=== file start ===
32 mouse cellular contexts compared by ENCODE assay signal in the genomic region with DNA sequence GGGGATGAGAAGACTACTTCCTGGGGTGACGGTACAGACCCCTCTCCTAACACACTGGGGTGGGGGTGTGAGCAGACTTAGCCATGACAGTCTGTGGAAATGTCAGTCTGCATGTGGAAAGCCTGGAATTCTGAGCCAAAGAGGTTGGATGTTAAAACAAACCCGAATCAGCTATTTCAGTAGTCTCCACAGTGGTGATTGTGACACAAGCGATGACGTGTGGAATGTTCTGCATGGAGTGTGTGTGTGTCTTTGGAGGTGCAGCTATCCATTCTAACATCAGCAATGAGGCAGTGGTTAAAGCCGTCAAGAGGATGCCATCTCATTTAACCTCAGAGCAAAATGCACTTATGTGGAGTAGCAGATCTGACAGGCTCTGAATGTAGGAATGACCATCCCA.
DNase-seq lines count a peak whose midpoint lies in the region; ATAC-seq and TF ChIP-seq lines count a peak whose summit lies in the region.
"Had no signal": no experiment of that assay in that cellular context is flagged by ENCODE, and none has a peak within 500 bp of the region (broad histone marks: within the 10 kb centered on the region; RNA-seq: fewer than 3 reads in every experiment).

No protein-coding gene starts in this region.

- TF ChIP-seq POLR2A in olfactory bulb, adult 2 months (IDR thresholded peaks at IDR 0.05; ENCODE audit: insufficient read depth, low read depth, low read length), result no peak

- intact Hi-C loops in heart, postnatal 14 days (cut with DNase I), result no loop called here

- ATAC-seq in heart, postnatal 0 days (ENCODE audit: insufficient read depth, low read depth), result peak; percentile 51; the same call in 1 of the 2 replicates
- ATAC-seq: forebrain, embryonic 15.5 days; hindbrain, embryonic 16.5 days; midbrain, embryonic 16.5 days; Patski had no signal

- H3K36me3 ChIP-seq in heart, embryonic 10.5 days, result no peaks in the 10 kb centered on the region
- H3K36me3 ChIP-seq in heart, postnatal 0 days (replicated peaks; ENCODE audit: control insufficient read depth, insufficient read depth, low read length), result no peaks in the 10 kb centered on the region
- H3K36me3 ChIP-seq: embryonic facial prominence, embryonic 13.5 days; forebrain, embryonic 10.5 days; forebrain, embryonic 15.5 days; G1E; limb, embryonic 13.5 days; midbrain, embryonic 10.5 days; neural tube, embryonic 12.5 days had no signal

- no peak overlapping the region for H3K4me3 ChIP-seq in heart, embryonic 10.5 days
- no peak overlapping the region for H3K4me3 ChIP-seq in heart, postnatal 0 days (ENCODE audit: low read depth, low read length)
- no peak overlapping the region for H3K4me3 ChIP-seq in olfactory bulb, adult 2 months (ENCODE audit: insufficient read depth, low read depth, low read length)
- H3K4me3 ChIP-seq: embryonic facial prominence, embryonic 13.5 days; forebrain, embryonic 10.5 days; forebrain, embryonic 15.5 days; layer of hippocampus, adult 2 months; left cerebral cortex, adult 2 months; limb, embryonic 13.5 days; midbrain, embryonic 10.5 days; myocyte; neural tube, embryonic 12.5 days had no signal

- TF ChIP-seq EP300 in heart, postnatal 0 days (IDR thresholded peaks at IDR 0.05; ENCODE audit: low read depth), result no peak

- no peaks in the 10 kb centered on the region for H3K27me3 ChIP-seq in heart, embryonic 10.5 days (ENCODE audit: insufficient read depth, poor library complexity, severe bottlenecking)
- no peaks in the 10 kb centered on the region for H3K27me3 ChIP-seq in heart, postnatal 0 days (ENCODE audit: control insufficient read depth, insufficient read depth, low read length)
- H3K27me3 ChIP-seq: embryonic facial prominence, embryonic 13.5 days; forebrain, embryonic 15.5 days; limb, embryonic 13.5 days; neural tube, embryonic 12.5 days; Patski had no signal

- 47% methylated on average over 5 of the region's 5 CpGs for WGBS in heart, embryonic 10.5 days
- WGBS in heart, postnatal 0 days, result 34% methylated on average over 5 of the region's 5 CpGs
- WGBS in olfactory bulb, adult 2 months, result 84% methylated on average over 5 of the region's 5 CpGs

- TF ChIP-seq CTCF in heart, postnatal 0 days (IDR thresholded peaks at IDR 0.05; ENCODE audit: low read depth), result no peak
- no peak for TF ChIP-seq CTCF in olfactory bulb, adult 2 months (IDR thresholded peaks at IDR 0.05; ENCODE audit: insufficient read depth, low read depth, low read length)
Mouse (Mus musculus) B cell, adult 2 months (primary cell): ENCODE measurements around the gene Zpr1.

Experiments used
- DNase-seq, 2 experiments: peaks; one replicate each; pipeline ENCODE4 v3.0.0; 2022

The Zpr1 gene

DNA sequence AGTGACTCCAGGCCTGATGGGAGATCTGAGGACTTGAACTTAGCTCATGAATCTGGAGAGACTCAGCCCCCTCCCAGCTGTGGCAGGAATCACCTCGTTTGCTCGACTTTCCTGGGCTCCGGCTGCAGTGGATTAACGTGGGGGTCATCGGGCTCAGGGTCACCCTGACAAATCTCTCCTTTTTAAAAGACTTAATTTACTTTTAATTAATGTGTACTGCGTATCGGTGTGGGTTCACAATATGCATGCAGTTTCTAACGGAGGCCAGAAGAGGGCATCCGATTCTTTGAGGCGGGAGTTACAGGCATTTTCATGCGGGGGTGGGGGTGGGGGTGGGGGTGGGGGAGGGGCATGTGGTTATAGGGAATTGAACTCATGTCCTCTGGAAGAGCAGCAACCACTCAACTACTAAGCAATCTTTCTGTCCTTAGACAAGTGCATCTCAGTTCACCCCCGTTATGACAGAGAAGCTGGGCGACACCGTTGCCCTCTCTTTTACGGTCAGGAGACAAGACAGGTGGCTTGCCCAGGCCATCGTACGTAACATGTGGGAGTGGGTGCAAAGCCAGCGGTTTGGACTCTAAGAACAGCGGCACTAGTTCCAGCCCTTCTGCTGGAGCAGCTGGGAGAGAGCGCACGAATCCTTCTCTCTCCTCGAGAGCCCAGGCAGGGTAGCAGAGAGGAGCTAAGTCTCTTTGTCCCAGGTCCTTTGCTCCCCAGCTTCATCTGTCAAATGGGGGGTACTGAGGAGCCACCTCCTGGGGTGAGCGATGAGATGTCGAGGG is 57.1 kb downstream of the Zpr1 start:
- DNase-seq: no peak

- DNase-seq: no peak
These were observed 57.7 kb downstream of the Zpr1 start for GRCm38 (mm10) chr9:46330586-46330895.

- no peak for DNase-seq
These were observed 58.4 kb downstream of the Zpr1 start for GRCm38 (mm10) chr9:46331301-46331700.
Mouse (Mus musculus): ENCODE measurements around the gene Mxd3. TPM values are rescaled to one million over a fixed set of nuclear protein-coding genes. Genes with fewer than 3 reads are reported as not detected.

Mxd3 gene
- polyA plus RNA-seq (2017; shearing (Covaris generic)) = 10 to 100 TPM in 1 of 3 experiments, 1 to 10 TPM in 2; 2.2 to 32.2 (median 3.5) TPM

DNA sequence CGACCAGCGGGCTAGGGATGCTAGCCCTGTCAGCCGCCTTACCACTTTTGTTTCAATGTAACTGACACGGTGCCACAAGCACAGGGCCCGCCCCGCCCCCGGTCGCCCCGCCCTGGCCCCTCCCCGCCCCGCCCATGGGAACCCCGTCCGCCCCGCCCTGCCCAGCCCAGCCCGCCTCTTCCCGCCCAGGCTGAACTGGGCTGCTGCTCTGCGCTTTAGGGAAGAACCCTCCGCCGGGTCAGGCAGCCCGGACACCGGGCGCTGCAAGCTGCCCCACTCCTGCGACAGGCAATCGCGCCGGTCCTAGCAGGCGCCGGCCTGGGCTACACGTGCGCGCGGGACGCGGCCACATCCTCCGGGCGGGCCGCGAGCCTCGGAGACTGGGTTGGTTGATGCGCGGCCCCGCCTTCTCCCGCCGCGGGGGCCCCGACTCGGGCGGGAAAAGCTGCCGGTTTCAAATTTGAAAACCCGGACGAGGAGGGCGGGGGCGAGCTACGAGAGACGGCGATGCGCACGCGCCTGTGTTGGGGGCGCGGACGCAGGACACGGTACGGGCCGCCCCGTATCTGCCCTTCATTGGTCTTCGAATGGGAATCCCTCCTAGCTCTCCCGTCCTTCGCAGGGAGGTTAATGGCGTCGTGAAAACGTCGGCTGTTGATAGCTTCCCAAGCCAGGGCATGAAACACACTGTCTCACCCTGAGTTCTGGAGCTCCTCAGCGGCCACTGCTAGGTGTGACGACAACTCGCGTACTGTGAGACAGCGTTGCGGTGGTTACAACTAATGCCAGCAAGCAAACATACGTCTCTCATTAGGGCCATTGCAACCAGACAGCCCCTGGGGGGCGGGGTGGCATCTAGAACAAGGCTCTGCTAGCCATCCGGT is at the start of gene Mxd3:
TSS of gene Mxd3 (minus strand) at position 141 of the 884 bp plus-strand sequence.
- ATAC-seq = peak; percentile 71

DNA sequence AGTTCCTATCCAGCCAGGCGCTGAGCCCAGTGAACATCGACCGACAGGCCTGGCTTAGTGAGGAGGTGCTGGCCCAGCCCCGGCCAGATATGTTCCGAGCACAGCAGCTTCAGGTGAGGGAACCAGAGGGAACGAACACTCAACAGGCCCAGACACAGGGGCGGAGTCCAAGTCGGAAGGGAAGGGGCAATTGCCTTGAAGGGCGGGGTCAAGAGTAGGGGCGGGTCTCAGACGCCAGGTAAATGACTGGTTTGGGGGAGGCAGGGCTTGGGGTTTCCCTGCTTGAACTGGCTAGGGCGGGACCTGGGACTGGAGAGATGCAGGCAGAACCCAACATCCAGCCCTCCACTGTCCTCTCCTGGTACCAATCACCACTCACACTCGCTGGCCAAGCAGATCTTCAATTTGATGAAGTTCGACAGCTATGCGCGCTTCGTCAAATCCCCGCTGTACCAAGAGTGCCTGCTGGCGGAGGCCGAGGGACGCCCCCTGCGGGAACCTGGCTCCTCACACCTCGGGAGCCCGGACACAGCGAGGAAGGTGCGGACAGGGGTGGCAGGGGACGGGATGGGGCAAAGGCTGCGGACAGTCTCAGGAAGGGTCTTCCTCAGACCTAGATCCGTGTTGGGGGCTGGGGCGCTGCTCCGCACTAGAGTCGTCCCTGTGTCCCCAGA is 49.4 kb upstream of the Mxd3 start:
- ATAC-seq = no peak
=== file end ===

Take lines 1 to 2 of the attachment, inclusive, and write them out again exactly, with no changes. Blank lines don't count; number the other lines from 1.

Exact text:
32 mouse cellular contexts compared by ENCODE assay signal in the genomic region with DNA sequence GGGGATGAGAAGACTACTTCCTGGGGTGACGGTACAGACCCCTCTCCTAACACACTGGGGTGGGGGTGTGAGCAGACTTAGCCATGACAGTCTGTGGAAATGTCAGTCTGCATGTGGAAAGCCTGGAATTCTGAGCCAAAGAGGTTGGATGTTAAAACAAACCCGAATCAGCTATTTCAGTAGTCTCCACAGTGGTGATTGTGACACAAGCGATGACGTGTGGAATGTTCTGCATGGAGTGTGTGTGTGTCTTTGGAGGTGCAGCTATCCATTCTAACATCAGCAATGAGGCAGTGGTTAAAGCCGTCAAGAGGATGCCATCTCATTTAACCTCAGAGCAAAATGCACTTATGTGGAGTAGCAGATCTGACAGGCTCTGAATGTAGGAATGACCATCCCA.
DNase-seq lines count a peak whose midpoint lies in the region; ATAC-seq and TF ChIP-seq lines count a peak whose summit lies in the region.